The threat of electronic intrustion into personal privacy is increasing, as one quickly learns in browsing through the technical press. There are threats great and small, direct and indirect, all of them innocent, but all tending toward subtle encroadchment. A few examples, culled from a week's reading:
Europe is trying to standardize coding and technique to make possible an enormous international network of computers for exchange of commercial data - quite useful, but likely to make control of information difficult. The British police use a nationwide network of computers which is said to keep records on political demonstrators, doubtless for genuine reasons of preventing destructive riots.
Data banks are not the obly means of intrusion. Some American companies now use a telephone system that automatically keeps track of who made long-distance calls, to whom, for how long; the employee must dial a personal code to get the long-distance line. A bit more ominous was the European firm that recently tried to require its employees to wear special badges, detectible by sensors around the plant, which allowed a central computer to keep track of them. The workforce sensibly refused.
The potential for abuse grows because the technology improves. The electronics laboratories are in a state of exuberant fertility that is rare and perhaps unmatched in technological history. A variety of technologies from satellites to fiber optics is making possible the control of cast amounts of infomation. The major culprit is the microprocessor, the notorious "chip."
Microporcessors do little that conventional computers don't do, but they do it much cheaper, more reliably and in a small space. A computer that costs millions and occupies 30 cubic feet is too awkward to abuse. When it costs $300 and fits in a shirt pocket, abuse becomes cost-effective. The cost of computing power is falling precipitously, arguably to a point at which it will be like tap water, almost free.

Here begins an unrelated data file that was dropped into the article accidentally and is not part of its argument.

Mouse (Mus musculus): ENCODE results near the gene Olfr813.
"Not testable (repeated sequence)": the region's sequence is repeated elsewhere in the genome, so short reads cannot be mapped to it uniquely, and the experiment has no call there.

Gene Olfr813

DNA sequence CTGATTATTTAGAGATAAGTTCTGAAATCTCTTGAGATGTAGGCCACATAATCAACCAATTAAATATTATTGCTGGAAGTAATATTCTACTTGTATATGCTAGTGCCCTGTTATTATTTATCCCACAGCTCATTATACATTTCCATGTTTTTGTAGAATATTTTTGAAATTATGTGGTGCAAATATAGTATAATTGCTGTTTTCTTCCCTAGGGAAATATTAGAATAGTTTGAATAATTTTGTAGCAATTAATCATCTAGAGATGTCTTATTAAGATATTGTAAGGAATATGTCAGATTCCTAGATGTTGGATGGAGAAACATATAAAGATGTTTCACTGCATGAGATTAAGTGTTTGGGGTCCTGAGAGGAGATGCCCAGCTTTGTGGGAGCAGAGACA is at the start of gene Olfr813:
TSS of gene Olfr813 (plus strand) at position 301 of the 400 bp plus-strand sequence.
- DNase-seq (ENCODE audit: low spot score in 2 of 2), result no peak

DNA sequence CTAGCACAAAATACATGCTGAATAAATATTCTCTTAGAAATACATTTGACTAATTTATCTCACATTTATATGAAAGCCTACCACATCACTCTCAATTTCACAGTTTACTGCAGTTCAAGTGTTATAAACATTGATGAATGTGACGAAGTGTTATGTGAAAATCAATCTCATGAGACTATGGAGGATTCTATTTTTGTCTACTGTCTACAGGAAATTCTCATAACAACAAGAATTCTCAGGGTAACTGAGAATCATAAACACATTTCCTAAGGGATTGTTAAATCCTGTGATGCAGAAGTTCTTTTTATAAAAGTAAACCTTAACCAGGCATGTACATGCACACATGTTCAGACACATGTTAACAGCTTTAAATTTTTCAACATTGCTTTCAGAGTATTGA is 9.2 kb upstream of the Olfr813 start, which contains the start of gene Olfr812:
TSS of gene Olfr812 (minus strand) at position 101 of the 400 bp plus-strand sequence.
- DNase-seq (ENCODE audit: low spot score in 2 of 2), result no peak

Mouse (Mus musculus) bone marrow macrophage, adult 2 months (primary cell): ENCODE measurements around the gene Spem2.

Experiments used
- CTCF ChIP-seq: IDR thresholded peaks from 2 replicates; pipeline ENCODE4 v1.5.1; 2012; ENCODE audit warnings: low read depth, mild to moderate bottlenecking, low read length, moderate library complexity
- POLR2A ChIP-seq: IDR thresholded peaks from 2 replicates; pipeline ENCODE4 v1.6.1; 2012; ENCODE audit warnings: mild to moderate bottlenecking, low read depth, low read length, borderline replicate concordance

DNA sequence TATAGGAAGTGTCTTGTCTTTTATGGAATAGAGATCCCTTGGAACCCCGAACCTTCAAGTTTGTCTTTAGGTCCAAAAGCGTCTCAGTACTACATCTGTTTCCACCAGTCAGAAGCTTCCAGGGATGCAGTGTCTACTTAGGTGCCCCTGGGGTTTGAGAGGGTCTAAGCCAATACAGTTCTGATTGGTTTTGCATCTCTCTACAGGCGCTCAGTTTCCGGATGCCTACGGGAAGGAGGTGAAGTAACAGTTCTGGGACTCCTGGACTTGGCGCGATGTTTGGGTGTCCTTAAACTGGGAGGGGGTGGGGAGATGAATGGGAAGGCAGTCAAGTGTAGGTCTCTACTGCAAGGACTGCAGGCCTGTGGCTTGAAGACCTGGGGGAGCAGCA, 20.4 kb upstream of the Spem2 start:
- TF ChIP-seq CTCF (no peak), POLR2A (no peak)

Duncan Campbell of the New Statesman, having studied the British police computers, concluded that the "perspective which emerges is not of fast fact-finding systems to enhance police efficiency, but of determinedly crafted mechanisms for social control." The observation is typical of a school of thought that sees government as vaguely sinster. Campbell sees the danger but probably misunderstands the causes: England's totalitarian tendencies being among the world's most anemic, it is more likely that the police merely want the convenience of quickly getting information. The trouble is that the instruments of administrative convenience are identical to those of electronic oppression and, once employed for good purposes, can imperceptibly be turned to bad.
Libertarians make a tactical mistake in looking for official malice. There is none. None is needed. The normal instinct of government to meddle is quite enough. A government that concerns itself with specifications for toilet seats in factories will, given the means, concern itself with every detail of our lives. We may well find ourselves suffocating in a miasma of intrusive concern, requiring that the bureaucracy know everything about us.
In democratic countries, convenience is the inducement to electronic Big Brotheris, whether by government or by credit-card companies. Intrusion is so very convenient, not just to government and industry but-here's the catch - to those suffering the intrusion. Being able to cash a check quickly in a strange city is a blessing that is hard to refuse, even though it means having credit records in a data bank. For most people, the convenience of receiving a letter electronically in 10 minutes outweighs the probable ease with which it might be diverted to unintended recipients.
From the point of view of commerce, administrative convenience translates directly into competitiveness and impressive numbers of dollars. The practical advantages of data banks and, perhaps, of other forms of electronic surveillance, are so great as to be irresistible: Useful technology is almost always used. To prevent its misuse, we will need carefully drawn legislation, not futile attempts to prevent its adoption. Particularly, people will have to insist that, beyond a point, the right to privacy supercedes administrative convenience. It follows that we should acquire a resistance to the arguments in favor of intrusiveness.
Perhaps the commonest of these, offered at times by police, is that only the guilty have anything to fear. This is too silly to merit discussion. It warrants stationing a policeman in every living room, or rescinding the Bill of Rights. Another is the great fallacy that surrounds the use of computers: that doing something a thousand times more efficiently is not substantially different from doing it the old way. The idea has a specious plausibility. A police computer may contain only information in the public domain, such as court records of lists of unpaid traffic tickets. But when a New York policeman knows at once that an out-of-state speeder is wanted on a jaywalking ticket in Los Angeles, was convicted of homosexual solicitation in Cheyenne in 1961, and was arrested at a civil-rights march in Chicago in 1967, he knows more than is good for anybody.